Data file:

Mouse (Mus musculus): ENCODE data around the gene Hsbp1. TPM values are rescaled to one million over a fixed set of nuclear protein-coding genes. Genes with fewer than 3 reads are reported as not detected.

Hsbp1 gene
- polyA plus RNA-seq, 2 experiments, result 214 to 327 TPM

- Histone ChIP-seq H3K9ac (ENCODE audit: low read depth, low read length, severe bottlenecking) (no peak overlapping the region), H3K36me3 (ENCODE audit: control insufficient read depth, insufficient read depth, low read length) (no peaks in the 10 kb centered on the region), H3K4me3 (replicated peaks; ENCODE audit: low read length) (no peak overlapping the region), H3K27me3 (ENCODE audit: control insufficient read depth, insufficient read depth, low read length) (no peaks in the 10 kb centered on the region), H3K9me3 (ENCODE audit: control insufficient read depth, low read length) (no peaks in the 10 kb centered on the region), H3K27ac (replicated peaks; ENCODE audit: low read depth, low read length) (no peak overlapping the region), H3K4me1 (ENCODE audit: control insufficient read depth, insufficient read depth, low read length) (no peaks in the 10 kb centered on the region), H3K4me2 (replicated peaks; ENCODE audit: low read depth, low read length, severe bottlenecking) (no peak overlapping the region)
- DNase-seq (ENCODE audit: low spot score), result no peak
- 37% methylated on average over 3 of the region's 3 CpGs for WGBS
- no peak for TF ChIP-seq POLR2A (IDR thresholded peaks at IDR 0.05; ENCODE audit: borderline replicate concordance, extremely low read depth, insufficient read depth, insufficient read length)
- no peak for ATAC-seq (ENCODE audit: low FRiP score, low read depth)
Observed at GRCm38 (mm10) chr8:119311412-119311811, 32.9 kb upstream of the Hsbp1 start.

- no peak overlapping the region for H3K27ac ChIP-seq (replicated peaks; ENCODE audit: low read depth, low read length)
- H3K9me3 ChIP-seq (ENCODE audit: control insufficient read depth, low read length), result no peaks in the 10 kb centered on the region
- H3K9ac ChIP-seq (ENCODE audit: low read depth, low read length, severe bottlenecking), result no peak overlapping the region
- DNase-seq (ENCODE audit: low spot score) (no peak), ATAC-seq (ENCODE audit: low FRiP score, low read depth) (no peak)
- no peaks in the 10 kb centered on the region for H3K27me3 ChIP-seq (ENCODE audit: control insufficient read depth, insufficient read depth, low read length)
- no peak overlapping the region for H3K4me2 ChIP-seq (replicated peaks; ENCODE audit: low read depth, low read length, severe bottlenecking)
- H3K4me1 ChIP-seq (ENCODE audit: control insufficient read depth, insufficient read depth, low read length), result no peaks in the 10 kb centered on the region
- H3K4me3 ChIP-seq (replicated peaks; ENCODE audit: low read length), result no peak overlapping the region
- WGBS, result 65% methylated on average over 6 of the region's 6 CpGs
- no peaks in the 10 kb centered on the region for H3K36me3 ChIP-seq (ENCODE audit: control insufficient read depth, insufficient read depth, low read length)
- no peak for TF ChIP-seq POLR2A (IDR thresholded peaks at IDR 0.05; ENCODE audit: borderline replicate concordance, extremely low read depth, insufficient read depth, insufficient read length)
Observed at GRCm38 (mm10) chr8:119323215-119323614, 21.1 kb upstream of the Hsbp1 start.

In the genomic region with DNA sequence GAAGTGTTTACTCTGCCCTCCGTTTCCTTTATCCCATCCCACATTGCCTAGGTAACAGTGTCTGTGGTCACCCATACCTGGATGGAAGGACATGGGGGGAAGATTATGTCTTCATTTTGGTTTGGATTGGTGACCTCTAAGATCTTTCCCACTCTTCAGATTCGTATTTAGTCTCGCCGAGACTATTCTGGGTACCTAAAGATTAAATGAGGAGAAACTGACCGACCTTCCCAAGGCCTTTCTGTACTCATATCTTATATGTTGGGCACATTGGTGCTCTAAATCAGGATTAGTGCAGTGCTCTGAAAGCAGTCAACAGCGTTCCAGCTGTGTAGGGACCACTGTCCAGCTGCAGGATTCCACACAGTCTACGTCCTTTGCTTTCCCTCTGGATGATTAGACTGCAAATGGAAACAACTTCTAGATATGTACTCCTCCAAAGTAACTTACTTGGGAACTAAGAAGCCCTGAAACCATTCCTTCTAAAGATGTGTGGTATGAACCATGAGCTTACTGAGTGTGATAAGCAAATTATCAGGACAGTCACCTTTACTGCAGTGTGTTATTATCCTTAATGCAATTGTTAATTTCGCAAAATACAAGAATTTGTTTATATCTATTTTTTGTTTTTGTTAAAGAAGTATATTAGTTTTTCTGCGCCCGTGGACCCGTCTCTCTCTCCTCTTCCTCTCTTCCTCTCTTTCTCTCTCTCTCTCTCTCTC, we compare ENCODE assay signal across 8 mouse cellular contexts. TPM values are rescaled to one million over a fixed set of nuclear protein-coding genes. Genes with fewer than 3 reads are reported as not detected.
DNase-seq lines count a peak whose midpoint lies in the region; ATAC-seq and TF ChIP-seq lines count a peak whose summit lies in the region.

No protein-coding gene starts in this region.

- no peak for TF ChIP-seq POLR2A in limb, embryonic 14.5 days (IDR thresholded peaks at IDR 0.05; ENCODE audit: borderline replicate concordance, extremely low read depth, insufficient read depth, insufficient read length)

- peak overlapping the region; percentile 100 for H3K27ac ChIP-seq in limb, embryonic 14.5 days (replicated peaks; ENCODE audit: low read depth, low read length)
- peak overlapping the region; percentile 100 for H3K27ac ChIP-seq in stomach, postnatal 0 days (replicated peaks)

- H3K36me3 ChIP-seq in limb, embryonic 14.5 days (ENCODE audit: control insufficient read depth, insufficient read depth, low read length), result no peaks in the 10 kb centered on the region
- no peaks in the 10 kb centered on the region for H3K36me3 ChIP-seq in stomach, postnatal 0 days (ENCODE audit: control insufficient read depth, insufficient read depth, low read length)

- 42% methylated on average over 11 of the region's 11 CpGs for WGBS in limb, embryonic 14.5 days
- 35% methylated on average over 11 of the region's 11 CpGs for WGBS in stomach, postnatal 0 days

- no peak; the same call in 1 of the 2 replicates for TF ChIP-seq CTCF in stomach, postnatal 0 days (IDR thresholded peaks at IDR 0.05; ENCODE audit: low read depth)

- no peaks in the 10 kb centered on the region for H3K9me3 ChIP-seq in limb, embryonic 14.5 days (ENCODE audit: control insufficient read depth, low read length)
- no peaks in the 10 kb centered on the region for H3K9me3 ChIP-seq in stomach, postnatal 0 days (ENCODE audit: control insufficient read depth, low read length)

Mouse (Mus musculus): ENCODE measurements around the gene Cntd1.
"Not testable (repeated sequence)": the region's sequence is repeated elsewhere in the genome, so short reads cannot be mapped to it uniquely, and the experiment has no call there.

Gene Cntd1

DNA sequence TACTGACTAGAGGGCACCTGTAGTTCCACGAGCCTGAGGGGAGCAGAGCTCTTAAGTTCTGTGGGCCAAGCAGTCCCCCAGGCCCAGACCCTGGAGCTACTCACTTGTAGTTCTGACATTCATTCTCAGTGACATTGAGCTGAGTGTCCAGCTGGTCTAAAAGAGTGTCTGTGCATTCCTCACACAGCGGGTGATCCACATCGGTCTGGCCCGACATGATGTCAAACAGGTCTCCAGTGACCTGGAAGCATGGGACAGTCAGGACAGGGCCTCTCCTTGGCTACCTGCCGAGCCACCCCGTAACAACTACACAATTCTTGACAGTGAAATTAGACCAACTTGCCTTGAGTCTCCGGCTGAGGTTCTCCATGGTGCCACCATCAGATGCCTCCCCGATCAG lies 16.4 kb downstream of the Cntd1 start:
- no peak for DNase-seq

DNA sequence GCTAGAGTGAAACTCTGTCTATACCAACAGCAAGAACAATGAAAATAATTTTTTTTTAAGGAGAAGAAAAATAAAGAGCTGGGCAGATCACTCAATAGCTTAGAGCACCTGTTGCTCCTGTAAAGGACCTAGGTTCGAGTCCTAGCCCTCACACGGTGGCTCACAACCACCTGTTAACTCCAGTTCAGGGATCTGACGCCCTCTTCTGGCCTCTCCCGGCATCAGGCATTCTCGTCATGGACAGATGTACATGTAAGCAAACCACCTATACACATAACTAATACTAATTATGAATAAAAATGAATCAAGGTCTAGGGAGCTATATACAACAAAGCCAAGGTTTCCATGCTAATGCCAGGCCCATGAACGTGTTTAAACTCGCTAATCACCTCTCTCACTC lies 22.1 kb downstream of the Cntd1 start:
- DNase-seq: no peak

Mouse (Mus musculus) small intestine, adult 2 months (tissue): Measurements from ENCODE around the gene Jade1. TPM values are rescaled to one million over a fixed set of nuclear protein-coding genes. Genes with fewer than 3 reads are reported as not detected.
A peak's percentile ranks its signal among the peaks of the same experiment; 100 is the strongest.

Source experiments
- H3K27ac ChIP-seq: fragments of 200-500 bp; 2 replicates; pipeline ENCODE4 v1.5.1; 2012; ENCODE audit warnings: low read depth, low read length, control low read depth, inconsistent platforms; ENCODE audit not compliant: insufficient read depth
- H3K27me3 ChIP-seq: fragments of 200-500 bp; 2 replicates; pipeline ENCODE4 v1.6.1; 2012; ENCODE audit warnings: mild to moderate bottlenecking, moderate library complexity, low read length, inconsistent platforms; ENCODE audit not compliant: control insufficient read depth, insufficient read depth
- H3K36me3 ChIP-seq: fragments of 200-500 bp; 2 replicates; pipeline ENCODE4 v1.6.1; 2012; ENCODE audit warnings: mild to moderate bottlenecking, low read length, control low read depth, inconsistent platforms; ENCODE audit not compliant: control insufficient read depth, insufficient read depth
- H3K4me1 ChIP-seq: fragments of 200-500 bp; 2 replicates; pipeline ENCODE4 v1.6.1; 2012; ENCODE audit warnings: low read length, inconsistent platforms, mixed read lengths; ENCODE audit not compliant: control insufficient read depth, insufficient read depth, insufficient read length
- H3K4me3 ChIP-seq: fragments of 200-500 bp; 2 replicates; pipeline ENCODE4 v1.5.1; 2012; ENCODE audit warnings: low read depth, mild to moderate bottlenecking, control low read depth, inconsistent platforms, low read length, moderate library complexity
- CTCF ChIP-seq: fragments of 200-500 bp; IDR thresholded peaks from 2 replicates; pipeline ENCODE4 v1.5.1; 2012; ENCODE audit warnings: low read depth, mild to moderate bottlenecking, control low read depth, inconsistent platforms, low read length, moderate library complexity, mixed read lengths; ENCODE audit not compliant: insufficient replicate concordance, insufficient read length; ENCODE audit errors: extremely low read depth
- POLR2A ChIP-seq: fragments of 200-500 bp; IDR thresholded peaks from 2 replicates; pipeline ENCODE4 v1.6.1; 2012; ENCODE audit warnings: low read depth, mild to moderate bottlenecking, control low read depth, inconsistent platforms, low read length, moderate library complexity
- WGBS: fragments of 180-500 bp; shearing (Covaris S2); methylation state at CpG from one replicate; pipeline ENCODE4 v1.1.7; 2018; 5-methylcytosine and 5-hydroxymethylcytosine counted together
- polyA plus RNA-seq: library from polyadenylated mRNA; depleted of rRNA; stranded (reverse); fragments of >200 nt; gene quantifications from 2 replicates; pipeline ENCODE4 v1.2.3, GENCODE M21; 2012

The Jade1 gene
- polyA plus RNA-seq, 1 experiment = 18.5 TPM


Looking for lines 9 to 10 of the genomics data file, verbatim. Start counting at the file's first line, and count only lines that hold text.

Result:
Observed at GRCm38 (mm10) chr8:119311412-119311811, 32.9 kb upstream of the Hsbp1 start.

- no peak overlapping the region for H3K27ac ChIP-seq (replicated peaks; ENCODE audit: low read depth, low read length)